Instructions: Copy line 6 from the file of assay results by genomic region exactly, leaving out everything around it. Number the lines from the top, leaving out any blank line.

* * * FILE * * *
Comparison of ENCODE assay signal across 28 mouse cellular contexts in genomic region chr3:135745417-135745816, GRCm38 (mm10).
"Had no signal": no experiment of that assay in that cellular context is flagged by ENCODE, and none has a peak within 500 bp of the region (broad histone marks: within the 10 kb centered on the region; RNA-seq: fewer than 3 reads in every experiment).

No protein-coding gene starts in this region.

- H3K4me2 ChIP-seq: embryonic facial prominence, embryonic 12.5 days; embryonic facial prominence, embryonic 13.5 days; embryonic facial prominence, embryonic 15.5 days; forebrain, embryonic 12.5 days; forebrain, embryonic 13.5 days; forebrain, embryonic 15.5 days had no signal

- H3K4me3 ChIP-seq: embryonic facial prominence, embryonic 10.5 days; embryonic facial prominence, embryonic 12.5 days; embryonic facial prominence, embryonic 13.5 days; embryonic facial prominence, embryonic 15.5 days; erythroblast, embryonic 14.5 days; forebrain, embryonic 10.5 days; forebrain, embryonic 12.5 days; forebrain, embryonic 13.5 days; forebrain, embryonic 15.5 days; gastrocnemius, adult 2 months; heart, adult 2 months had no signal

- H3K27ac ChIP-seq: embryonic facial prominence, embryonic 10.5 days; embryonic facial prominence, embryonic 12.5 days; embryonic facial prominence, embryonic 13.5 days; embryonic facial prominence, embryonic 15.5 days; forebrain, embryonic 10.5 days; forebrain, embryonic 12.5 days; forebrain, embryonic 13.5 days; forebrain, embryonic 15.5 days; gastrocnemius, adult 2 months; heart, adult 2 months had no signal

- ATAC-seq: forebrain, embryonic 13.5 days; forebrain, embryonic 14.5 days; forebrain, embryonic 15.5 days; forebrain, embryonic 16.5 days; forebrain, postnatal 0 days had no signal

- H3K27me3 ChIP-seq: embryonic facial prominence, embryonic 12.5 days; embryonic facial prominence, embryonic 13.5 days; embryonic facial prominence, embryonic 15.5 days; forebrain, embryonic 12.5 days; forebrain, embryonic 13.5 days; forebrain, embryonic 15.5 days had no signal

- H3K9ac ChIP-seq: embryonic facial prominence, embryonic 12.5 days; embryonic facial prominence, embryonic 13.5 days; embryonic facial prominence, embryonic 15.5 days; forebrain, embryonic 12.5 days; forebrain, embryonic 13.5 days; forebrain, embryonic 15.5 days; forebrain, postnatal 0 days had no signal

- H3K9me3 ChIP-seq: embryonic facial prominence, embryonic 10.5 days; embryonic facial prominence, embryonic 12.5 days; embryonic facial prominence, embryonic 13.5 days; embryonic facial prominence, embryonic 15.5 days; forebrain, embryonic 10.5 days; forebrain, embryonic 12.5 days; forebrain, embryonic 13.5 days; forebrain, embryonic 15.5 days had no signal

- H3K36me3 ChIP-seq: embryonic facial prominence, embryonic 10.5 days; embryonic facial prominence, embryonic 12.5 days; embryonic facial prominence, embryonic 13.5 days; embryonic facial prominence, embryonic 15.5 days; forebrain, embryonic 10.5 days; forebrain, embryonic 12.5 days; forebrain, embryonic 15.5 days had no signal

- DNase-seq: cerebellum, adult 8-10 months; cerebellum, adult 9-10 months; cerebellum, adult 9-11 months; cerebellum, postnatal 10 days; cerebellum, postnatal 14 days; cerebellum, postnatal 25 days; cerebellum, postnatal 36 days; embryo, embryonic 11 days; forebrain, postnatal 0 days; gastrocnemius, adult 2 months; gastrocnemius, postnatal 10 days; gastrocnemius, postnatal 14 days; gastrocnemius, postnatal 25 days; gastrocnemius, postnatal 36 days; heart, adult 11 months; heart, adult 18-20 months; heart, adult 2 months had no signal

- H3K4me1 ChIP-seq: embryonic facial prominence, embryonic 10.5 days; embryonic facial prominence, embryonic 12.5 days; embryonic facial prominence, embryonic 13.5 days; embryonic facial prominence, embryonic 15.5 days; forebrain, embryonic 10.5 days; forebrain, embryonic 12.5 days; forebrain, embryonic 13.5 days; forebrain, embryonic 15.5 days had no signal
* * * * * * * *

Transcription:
- H3K27ac ChIP-seq: embryonic facial prominence, embryonic 10.5 days; embryonic facial prominence, embryonic 12.5 days; embryonic facial prominence, embryonic 13.5 days; embryonic facial prominence, embryonic 15.5 days; forebrain, embryonic 10.5 days; forebrain, embryonic 12.5 days; forebrain, embryonic 13.5 days; forebrain, embryonic 15.5 days; gastrocnemius, adult 2 months; heart, adult 2 months had no signal